That brings me to our most prized personal use of gold. On very special occasions, giving gold coins to someone has proven much more valuable than other gifts. Gold and silver gifts are not only personal and tangible, but also provide a great memory and sentimental moment that increases their net worth as well.
You might be asking: Is gold and silver still worth purchasing and investing in, especially in the initial year of a new Democratic president? Absolutely, YES!
Myra P. Saefong, assistant global markets editor who has covered the commodities sector for MarketWatch for 20 years, wrote a great column in November titled, “Why gold will be the ultimate winner of the U.S. presidential election.”
First, Saefong reminded us: “While the U.S. is an important component of that gold story, it’s not the only factor, says Juan Carlos Artigas, head of research at the World Gold Council. He said, ‘Gold is a global market.’”
Second, Saefong explained that a Biden presidency also brings with it a heighten concern over higher taxes, more stimulus spending, larger government budget deficits and corrections in the stock market. So, in actuality, gold’s appeal is even more a “haven investment.”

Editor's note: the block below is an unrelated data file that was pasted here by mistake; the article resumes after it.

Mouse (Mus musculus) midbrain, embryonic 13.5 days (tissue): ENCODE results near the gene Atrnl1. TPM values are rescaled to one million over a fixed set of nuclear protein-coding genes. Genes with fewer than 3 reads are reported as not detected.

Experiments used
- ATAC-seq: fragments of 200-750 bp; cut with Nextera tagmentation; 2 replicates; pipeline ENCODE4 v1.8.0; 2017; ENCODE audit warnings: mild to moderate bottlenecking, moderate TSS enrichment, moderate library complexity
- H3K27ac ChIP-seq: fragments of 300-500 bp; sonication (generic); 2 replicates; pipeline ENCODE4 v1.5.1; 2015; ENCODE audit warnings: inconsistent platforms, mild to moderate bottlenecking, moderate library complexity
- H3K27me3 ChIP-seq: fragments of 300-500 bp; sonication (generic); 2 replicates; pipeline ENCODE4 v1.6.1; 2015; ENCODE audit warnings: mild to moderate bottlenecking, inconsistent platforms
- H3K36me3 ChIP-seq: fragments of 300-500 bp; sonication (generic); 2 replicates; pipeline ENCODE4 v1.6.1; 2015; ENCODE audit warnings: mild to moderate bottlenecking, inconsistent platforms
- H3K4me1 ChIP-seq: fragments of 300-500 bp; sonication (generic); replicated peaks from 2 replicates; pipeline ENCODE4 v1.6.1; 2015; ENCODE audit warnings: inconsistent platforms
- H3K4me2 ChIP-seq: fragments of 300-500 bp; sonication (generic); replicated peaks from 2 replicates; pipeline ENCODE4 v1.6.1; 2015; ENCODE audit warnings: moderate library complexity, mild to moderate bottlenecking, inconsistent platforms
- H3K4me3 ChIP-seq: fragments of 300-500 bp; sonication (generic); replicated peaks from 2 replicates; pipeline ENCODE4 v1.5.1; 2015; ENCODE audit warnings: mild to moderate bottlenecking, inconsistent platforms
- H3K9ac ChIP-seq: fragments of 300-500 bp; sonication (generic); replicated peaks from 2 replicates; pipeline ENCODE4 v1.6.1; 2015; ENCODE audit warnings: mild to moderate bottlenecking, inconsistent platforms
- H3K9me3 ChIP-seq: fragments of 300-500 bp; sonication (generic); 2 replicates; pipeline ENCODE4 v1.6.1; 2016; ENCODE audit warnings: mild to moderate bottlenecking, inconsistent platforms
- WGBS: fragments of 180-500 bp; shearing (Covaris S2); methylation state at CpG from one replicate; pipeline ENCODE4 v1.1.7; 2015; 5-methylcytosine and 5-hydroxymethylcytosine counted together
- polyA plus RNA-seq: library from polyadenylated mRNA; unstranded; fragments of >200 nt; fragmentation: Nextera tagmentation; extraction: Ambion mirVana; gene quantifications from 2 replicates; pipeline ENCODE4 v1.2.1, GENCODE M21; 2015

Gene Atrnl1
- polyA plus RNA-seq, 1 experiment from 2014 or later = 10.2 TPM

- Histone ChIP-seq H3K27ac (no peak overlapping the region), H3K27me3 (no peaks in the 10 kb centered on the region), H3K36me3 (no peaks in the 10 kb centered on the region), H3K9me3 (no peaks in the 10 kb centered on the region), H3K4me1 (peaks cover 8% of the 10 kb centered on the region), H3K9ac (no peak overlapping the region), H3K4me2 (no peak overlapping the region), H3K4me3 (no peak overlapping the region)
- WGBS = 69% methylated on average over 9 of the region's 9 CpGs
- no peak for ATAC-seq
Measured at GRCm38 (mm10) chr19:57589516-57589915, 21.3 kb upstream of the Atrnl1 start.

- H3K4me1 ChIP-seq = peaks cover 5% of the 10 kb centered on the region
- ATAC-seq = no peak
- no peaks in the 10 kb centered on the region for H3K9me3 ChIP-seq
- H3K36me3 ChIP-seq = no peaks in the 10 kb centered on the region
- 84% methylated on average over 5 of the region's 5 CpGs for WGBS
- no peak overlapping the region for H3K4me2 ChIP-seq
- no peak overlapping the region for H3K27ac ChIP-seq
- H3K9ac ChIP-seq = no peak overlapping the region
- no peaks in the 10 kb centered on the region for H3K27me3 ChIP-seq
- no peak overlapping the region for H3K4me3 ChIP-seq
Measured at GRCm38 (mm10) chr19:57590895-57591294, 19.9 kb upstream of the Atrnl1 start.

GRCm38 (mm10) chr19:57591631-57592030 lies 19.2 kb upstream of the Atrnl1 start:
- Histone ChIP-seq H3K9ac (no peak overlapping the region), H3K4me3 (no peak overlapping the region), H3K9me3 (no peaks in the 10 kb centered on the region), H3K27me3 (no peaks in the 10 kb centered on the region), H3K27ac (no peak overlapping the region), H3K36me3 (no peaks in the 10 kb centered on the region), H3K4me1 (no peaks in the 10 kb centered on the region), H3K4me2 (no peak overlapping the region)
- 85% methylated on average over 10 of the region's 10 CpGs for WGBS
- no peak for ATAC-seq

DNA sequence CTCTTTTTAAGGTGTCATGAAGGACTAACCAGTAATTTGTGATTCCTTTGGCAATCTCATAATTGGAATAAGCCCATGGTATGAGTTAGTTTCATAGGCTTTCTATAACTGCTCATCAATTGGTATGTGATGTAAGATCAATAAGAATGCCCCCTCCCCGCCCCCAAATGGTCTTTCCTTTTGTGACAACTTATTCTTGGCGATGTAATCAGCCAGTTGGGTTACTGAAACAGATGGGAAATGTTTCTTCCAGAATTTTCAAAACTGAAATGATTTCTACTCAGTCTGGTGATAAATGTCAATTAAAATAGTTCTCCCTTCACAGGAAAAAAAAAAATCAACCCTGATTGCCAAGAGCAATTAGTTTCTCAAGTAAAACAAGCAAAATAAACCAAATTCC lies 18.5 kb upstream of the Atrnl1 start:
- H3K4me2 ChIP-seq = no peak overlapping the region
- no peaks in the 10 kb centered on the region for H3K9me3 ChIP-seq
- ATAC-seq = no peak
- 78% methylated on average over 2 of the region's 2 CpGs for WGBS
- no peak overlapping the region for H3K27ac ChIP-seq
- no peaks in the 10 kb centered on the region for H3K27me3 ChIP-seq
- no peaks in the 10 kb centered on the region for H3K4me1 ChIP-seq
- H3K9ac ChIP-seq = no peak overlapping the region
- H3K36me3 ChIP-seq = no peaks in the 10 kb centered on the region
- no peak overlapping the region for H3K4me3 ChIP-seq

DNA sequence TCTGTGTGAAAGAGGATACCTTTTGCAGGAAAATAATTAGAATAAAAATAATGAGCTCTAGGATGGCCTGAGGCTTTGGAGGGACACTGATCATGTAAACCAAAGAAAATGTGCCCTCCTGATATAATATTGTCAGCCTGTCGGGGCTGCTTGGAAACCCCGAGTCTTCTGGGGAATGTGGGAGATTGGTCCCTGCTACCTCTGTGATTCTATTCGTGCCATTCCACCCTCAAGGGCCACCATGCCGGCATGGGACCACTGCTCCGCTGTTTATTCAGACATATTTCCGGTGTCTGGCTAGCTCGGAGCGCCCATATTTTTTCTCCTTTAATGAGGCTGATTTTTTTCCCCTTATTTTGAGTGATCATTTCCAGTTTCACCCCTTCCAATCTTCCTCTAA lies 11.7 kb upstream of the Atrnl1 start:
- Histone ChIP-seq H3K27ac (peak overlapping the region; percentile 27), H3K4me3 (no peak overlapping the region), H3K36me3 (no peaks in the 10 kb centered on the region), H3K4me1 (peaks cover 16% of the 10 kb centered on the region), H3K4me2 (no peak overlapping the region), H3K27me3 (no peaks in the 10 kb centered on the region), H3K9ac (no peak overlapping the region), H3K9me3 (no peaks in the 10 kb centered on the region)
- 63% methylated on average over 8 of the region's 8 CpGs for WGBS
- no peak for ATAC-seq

That is why Frank Holmes, chief executive officer of U.S. Global Investors, said, for gold, the election wasn’t a “blue versus red” competition between the Democrats and Republicans. It is a “push the gold button” event.
Holmes advice is my advice: “Investors should consider buying real assets and gold given the Federal Reserve balance sheet expansion and understated inflation.”
For these reasons and more, Holmes believes gold will skyrocket to $4,000 an ounce by 2023!
If gold is too costly at the moment for your investment portfolio, then by all means start with silver, which recently spiked to an eight-year high.
With all the stimulus spending by Washington, Steve Forbes recently again wrote: “The Biden administration is hot to spend the $1 trillion that’s unspent from previous pandemic relief measures and is pushing another $1.9 trillion package. It wants to follow that with a $3 trillion infrastructure bill. A cascade of cash is about to flood the economy. Oblivious to the inflation risk, the Federal Reserve seems eager to print the money to finance it all.”
Then Forbes simply concluded with this advice: “So watch out for the latter part of 2021 – and buy gold before then.”
This article was originally published at World Net Daily.